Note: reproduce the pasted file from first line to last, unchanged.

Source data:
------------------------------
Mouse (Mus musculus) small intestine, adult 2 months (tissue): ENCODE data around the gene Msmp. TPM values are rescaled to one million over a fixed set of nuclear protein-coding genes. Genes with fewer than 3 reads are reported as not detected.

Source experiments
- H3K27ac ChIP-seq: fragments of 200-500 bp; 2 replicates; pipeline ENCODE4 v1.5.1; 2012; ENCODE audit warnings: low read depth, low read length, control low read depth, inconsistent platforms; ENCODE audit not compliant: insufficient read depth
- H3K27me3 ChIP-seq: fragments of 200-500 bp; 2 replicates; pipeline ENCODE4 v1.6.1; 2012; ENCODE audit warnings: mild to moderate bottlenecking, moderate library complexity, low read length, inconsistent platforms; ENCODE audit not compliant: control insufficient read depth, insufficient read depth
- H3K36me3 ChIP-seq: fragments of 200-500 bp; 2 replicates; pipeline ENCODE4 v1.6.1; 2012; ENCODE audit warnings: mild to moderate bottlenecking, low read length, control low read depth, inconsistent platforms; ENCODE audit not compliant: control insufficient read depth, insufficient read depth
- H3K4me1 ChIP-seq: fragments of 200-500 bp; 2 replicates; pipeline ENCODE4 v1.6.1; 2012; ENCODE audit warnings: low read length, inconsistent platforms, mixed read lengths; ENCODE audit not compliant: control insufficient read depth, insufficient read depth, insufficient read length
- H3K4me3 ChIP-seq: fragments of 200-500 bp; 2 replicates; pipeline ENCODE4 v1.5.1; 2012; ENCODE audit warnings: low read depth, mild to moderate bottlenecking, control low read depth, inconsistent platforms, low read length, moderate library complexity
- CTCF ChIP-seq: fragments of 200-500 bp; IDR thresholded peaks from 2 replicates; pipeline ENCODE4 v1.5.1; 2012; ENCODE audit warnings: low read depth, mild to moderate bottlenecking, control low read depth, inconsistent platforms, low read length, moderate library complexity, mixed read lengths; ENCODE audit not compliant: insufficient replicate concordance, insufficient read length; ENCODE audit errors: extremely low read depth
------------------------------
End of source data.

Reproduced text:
Mouse (Mus musculus) small intestine, adult 2 months (tissue): ENCODE data around the gene Msmp. TPM values are rescaled to one million over a fixed set of nuclear protein-coding genes. Genes with fewer than 3 reads are reported as not detected.

Source experiments
- H3K27ac ChIP-seq: fragments of 200-500 bp; 2 replicates; pipeline ENCODE4 v1.5.1; 2012; ENCODE audit warnings: low read depth, low read length, control low read depth, inconsistent platforms; ENCODE audit not compliant: insufficient read depth
- H3K27me3 ChIP-seq: fragments of 200-500 bp; 2 replicates; pipeline ENCODE4 v1.6.1; 2012; ENCODE audit warnings: mild to moderate bottlenecking, moderate library complexity, low read length, inconsistent platforms; ENCODE audit not compliant: control insufficient read depth, insufficient read depth
- H3K36me3 ChIP-seq: fragments of 200-500 bp; 2 replicates; pipeline ENCODE4 v1.6.1; 2012; ENCODE audit warnings: mild to moderate bottlenecking, low read length, control low read depth, inconsistent platforms; ENCODE audit not compliant: control insufficient read depth, insufficient read depth
- H3K4me1 ChIP-seq: fragments of 200-500 bp; 2 replicates; pipeline ENCODE4 v1.6.1; 2012; ENCODE audit warnings: low read length, inconsistent platforms, mixed read lengths; ENCODE audit not compliant: control insufficient read depth, insufficient read depth, insufficient read length
- H3K4me3 ChIP-seq: fragments of 200-500 bp; 2 replicates; pipeline ENCODE4 v1.5.1; 2012; ENCODE audit warnings: low read depth, mild to moderate bottlenecking, control low read depth, inconsistent platforms, low read length, moderate library complexity
- CTCF ChIP-seq: fragments of 200-500 bp; IDR thresholded peaks from 2 replicates; pipeline ENCODE4 v1.5.1; 2012; ENCODE audit warnings: low read depth, mild to moderate bottlenecking, control low read depth, inconsistent platforms, low read length, moderate library complexity, mixed read lengths; ENCODE audit not compliant: insufficient replicate concordance, insufficient read length; ENCODE audit errors: extremely low read depth